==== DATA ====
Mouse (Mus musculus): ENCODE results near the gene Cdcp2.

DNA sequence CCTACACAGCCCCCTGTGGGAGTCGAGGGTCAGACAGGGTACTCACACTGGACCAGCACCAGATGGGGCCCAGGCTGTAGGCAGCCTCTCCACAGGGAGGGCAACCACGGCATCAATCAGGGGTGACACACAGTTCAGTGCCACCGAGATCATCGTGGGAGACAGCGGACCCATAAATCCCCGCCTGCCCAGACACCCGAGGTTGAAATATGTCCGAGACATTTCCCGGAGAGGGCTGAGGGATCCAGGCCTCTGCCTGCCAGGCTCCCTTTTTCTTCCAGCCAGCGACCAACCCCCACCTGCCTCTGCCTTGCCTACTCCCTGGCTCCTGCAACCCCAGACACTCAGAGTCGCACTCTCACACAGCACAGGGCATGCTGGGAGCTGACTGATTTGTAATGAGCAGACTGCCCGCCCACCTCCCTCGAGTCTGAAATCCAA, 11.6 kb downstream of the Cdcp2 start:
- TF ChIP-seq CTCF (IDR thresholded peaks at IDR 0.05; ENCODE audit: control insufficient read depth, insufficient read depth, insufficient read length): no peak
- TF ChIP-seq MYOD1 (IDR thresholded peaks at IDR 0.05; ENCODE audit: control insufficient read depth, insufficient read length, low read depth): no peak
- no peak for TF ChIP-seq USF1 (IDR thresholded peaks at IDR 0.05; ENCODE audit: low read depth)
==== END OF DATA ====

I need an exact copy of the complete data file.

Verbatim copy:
Mouse (Mus musculus): ENCODE results near the gene Cdcp2.

DNA sequence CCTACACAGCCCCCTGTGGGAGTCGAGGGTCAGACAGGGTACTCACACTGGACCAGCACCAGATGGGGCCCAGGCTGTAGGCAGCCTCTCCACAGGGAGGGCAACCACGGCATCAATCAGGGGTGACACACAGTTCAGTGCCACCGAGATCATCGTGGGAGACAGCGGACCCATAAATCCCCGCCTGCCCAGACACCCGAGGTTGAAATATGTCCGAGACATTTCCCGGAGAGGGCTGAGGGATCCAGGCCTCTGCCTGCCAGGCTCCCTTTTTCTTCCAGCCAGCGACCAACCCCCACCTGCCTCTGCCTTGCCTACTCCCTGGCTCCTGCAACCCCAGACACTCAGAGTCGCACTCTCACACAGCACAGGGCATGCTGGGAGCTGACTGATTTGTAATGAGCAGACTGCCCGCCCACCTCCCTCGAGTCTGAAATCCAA, 11.6 kb downstream of the Cdcp2 start:
- TF ChIP-seq CTCF (IDR thresholded peaks at IDR 0.05; ENCODE audit: control insufficient read depth, insufficient read depth, insufficient read length): no peak
- TF ChIP-seq MYOD1 (IDR thresholded peaks at IDR 0.05; ENCODE audit: control insufficient read depth, insufficient read length, low read depth): no peak
- no peak for TF ChIP-seq USF1 (IDR thresholded peaks at IDR 0.05; ENCODE audit: low read depth)